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Life after Ingenuity: How scientists hope to reach the skies of Mars once more

A swish new video has landed, animating how a robotic, 18-propellor, flying vehicle could arrive at Mars someday and begin exploring the planet from high in its pinky-red sky.

MAGGIE, the Mars Aerial and Ground Intelligent Explorer, was selected by NASA’s Innovative Advanced Concepts (NIAC) program for phase 1 development in January. This means the team behind MAGGIE — hailing from the Jet Propulsion Laboratory, Purdue University and start-up aerospace company CoFlow Jet — will receive funding to further develop the cutting-edge technology needed to possibly make MAGGIE a reality.

The new animation depicts MAGGIE’s launch on a rocket that will take it to Mars over the course of eight months. Once there, it descends through the thin Martian atmosphere while confined within a protective heat shield; its fall is slowed by parachute. The heat shield and parachute are subsequently discarded and a retro, rocket-powered sky crane apparatus, like the ones that delivered the Curiosity and Perseverance rovers to Mars, completes the landing. Once MAGGIE has been winched to the surface by the sky crane, its 18 propellers stir into action with energy generated from solar panels that line MAGGIE’s large, winged fuselage. Rudders on the wings can direct thrust, allowing for vertical take off and landing (VTOL) — there is of course no landing strips or runaways on Mars!

Related: NASA’s Mars helicopter Ingenuity has flown its last flight after suffering rotor damage

The Ingenuity helicopter imaged on Mars on Aug. 2, 2023. (Image credit: NASA/JPL-Caltech)

MAGGIE’s planned capabilities are impressive. For instance, it would be built to reach Mach 0.25 on a fully charged battery. In Mars’ fragile atmosphere, Mach 1 — the speed of sound — is slower than on Earth, and has been measured to be 879.3 kilometers per hour (546.4 miles per hour) at ground level. Therefore, Mach 0.25 at MAGGIE’s cruising altitude of 1 kilometer (0.6 miles) is about 210 kph (130 mph). MAGGIE’s time spent in the Martian sky will be limited by its solar panels that will only function during the day and require time to charge up in the morning, but MAGGIE’s total range across a Martian year (687 Earth days) would be 16,048 km (9,972 miles).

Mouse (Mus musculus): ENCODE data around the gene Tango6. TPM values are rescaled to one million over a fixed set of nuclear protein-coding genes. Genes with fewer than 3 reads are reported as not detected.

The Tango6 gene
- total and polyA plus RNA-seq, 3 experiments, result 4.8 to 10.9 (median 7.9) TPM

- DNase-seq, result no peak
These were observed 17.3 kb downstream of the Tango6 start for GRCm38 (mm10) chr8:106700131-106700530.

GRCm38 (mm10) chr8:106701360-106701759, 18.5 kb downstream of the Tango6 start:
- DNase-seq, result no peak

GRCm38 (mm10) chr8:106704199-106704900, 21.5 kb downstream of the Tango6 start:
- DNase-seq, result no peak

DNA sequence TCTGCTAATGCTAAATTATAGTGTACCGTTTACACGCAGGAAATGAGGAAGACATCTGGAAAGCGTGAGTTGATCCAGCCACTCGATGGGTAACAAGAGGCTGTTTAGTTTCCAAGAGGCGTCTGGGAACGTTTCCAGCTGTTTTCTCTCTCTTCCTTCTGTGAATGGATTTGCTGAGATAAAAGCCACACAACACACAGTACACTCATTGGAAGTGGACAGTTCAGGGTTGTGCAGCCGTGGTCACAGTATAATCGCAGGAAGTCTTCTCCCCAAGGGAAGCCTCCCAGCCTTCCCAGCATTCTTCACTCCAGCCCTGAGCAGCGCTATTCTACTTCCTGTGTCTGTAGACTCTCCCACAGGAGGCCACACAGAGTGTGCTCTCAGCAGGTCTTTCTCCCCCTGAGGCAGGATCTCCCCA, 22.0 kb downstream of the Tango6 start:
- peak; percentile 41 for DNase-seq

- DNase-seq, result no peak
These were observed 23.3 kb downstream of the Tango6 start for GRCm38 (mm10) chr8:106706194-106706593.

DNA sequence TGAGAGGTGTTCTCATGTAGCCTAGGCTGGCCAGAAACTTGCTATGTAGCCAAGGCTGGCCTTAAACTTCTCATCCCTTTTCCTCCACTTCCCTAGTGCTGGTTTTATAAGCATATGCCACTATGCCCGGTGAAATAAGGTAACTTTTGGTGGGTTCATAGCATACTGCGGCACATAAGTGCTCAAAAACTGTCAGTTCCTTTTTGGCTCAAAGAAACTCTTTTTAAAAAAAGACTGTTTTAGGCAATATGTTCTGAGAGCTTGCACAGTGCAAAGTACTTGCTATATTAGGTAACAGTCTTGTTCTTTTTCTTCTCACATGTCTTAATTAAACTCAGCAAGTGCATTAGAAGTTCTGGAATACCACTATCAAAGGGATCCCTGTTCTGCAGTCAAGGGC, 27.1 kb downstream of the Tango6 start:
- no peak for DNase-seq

It would be able to achieve this speed thanks, in part, to CoFlow Jet’s patented technology, which features a series of air compressors built into the vehicle’s wing that suck in small amounts of air from the back of the wing, then blow it out at the front of the wing. This mechanism acts to increase lift and reduce drag. MAGGIE’s CoFlow Jets and propellers would have to work harder on Mars than on Earth because of the thinner atmosphere, which is just 6.25 millibars at surface level, compared to Earth which has a pressure of 1,013 millibars at sea level. The situation is made even worse in the winter, when the atmospheric pressure drops by 25% because the carbon dioxide freezes out onto the polar caps.

Consequently, the phase 1 study will investigate how MAGGIE could successfully operate in the thin atmosphere. MAGGIE will then be nominated for inclusion in phase 2, during which the team would be able to receive greater funding to further develop the concept and mission parameters. Those would include its science objectives such as probing Mars’ magnetism and the remnants of its internal dynamo, as well as studying the anomalous plumes of methane that could potentially be the product of biology. Of course, MAGGIE would also provide breathtaking views!

MAGGIE would have some big shoes to fill — only in January did the mighty little Ingenuity helicopter’s mission come to an end after 72 flights. The culprit was some flight-related damage inflicted to Ingenuity’s  rotor blades. Meanwhile, a helicopter mission to Titan, called Dragonfly, is set to launch in 2028.

It’s also worth considering that MAGGIE isn’t the only concept that has successfully received NIAC phase 1 funding. There are a dozen projects in total, including a potential sample-return mission to Venus, a very-long baseline interferometer that would see a radio telescope sent to the far side of the solar system, and a swarm of tiny spacecraft that could one day visit and explore the nearest star system to us: Proxima Centauri and its three known planets.

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